Travellers Safety

For a safe and pleasant journey

Iceland offers the traveller an adventure in a spectacular landscape of stunning natural beauty. However, it can also be a harsh and inhospitable environment and it is essential to be cautious and well prepared when travelling in the countryside. 

Safetravel is an accident prevention project of the Icelandic Association for Search and Rescue aimed at providing travelers with education and resources for safe travel in Iceland.

Safety alerts in English, Icelandic, French, German and Chinese are updated daily on the website in  and travellers can sign up for SMS alerts. 


Nature can be wild or even dangerous here in Iceland, especially for those who are unaware of the conditions or are not accustomed to travelling in uninhabited areas. You can help prevent accidents and ensure that you have a pleasant visit by being well prepared for each trip.

  • Choose your clothing and footwear with care. Note that equipment suitable for trips in other countries may not be suitable for Icelandic conditions.
  • Read about conditions in the area you will be visiting and talk to people with local knowledge, such as Rangers.
  • Check the condition of the roads - information is available by phoning 1777, or by visiting
  • Check the weather forecast - by phoning 902-0600-44, or visiting the Weather center´s website
  • News and weather forecasts are broadcast in English during the summer months at 07:30 National Radio-1 (RUV-1).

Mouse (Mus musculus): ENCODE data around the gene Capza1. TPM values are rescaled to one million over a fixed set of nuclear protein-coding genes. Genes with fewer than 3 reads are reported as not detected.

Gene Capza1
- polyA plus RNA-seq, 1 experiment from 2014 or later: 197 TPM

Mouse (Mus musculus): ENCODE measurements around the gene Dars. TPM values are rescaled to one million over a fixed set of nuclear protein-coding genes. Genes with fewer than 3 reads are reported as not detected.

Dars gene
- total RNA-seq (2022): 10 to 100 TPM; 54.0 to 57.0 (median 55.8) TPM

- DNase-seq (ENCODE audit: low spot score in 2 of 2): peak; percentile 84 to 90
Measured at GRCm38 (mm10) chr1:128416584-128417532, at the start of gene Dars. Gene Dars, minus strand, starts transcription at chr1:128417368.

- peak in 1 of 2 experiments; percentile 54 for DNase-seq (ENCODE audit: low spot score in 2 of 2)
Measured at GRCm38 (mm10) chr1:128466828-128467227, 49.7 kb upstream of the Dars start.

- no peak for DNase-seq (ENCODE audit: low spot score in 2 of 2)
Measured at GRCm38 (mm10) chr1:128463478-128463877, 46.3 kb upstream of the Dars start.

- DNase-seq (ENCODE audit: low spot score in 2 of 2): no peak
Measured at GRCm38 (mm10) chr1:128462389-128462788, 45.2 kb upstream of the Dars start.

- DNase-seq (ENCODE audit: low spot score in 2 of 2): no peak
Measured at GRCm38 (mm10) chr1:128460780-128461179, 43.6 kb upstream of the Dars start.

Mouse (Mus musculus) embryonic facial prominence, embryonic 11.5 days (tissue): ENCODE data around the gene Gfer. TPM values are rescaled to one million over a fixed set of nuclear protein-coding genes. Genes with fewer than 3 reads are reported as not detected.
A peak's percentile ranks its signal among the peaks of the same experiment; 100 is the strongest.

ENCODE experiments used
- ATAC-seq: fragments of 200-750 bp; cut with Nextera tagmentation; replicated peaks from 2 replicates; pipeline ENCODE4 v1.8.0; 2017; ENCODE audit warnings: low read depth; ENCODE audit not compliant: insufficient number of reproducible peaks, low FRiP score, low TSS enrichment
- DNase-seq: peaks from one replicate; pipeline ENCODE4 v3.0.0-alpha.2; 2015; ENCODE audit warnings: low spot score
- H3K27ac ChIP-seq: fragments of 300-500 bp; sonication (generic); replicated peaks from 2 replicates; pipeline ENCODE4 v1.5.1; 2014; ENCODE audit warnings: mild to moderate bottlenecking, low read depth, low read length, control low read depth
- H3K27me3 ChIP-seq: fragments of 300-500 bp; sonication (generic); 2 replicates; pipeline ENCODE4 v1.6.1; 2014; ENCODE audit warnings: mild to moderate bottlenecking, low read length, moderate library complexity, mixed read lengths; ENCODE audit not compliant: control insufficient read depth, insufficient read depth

• You can stay on top of all relevant news from The Icelandic National Broadcasting Service´s English site (RUV English). 


Iceland's weather is rather variable. The loveliest weather can quickly turn into quite threatening weather - which is something to keep in mind at all times, especially if you are travelling in the highlands. Therefore make sure to pack clothing suitable for all kinds of weather.

  • The temperature drops on average by 0.6°C (1°F) for each 100 metres (330 ft.) of elevation.
  • The temperature can fall below the freezing point even during summer, especially at night.
  • The wind can be much stronger on mountains and cliff tops.  


Note that there are very few warning notices posted around Iceland, even at popular tourist stops.

  • Tourists travel at their own risk.
  • You will usually have to trust your own common sense when assessing conditions and making decisions.

Telephone Communications

  •  GSM signals are good in residential areas but intermittent outside these areas. Do not depend on a GSM telephone as a safety device when travelling in the highlands.
  • Visitors who will be travelling alone in wilderness areas can make use of the notification service operated by ICE-SAR    - telephone 570 5900.
  • The emergency telephone number in Iceland is 112.


Road conditions vary considerably in Iceland. There are many narrow, steep gravel tracks with potholes and sharp bends. Some of them are only suitable for four-wheel-drive vehicles and they are marked as such on maps. Driving off marked roads and tracks is strictly forbidden because of the sensitivity of the environment.

  • Slow down when approaching other vehicles on gravel roads, as well as when the surface changes from paved to gravel.
  • Blind summits are common. Slow down and keep to the right-hand edge of the road.
  • Many bridges are only wide enough for one vehicle at a time.

Approach bridges carefully.